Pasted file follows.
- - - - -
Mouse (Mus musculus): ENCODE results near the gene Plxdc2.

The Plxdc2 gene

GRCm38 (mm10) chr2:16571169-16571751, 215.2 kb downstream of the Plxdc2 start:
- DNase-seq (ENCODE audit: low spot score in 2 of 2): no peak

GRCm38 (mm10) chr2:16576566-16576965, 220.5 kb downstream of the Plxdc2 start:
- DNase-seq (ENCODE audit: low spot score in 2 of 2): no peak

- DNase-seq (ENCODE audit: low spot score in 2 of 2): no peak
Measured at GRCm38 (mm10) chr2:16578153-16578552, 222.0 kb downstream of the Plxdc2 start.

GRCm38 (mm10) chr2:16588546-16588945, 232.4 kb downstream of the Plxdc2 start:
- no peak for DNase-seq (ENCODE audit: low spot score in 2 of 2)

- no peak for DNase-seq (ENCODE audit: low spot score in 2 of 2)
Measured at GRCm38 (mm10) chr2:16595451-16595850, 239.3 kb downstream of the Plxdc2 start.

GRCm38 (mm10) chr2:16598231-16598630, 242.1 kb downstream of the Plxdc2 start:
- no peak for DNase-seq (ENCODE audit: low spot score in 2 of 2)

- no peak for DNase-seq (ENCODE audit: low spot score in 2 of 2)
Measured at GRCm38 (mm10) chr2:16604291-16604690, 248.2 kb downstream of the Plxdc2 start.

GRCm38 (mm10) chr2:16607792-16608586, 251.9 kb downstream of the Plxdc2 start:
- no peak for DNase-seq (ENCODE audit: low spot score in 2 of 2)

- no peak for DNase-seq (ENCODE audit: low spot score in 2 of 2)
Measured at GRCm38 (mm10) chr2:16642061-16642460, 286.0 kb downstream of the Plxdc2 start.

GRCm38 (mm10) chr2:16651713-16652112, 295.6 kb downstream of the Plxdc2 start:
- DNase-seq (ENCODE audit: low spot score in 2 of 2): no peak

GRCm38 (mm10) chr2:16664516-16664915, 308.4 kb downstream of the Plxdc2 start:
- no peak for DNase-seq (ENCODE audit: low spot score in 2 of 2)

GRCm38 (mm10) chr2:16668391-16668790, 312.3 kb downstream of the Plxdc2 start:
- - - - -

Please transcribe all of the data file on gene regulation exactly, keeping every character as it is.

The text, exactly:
Mouse (Mus musculus): ENCODE results near the gene Plxdc2.

The Plxdc2 gene

GRCm38 (mm10) chr2:16571169-16571751, 215.2 kb downstream of the Plxdc2 start:
- DNase-seq (ENCODE audit: low spot score in 2 of 2): no peak

GRCm38 (mm10) chr2:16576566-16576965, 220.5 kb downstream of the Plxdc2 start:
- DNase-seq (ENCODE audit: low spot score in 2 of 2): no peak

- DNase-seq (ENCODE audit: low spot score in 2 of 2): no peak
Measured at GRCm38 (mm10) chr2:16578153-16578552, 222.0 kb downstream of the Plxdc2 start.

GRCm38 (mm10) chr2:16588546-16588945, 232.4 kb downstream of the Plxdc2 start:
- no peak for DNase-seq (ENCODE audit: low spot score in 2 of 2)

- no peak for DNase-seq (ENCODE audit: low spot score in 2 of 2)
Measured at GRCm38 (mm10) chr2:16595451-16595850, 239.3 kb downstream of the Plxdc2 start.

GRCm38 (mm10) chr2:16598231-16598630, 242.1 kb downstream of the Plxdc2 start:
- no peak for DNase-seq (ENCODE audit: low spot score in 2 of 2)

- no peak for DNase-seq (ENCODE audit: low spot score in 2 of 2)
Measured at GRCm38 (mm10) chr2:16604291-16604690, 248.2 kb downstream of the Plxdc2 start.

GRCm38 (mm10) chr2:16607792-16608586, 251.9 kb downstream of the Plxdc2 start:
- no peak for DNase-seq (ENCODE audit: low spot score in 2 of 2)

- no peak for DNase-seq (ENCODE audit: low spot score in 2 of 2)
Measured at GRCm38 (mm10) chr2:16642061-16642460, 286.0 kb downstream of the Plxdc2 start.

GRCm38 (mm10) chr2:16651713-16652112, 295.6 kb downstream of the Plxdc2 start:
- DNase-seq (ENCODE audit: low spot score in 2 of 2): no peak

GRCm38 (mm10) chr2:16664516-16664915, 308.4 kb downstream of the Plxdc2 start:
- no peak for DNase-seq (ENCODE audit: low spot score in 2 of 2)

GRCm38 (mm10) chr2:16668391-16668790, 312.3 kb downstream of the Plxdc2 start: